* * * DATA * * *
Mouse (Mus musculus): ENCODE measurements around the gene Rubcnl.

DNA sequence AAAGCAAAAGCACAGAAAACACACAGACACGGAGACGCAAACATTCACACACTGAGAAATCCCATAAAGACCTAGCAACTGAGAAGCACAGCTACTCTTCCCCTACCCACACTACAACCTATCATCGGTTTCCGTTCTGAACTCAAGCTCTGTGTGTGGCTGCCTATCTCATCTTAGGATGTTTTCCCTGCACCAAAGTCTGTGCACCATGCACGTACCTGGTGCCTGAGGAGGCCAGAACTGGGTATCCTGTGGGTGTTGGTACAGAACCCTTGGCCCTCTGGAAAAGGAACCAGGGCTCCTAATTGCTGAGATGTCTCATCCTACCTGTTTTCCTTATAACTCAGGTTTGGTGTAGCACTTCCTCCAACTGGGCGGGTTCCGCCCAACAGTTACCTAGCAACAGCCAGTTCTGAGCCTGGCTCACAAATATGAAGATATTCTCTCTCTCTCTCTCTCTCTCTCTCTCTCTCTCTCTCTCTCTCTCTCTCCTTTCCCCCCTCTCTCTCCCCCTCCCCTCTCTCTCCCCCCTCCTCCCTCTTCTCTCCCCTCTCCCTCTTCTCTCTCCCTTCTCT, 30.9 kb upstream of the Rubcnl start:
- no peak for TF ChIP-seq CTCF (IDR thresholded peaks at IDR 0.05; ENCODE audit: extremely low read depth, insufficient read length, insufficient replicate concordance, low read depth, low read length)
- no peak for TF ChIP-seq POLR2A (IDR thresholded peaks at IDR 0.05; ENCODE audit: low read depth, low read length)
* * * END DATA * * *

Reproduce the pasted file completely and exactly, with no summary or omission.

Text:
Mouse (Mus musculus): ENCODE measurements around the gene Rubcnl.

DNA sequence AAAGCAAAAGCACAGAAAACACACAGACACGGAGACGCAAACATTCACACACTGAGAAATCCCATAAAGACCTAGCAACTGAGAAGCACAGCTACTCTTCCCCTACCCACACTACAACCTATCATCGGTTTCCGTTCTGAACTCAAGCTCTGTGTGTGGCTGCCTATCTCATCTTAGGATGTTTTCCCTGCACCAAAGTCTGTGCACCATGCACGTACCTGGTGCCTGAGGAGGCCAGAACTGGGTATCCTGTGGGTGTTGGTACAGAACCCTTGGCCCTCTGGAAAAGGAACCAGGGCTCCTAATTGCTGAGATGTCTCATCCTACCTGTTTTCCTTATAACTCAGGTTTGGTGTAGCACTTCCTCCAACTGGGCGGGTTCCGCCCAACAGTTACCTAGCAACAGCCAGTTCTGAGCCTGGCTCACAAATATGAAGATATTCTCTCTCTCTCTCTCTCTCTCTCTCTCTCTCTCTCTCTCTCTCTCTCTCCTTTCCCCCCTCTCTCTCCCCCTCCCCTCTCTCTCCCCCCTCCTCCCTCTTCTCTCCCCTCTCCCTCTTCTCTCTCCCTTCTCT, 30.9 kb upstream of the Rubcnl start:
- no peak for TF ChIP-seq CTCF (IDR thresholded peaks at IDR 0.05; ENCODE audit: extremely low read depth, insufficient read length, insufficient replicate concordance, low read depth, low read length)
- no peak for TF ChIP-seq POLR2A (IDR thresholded peaks at IDR 0.05; ENCODE audit: low read depth, low read length)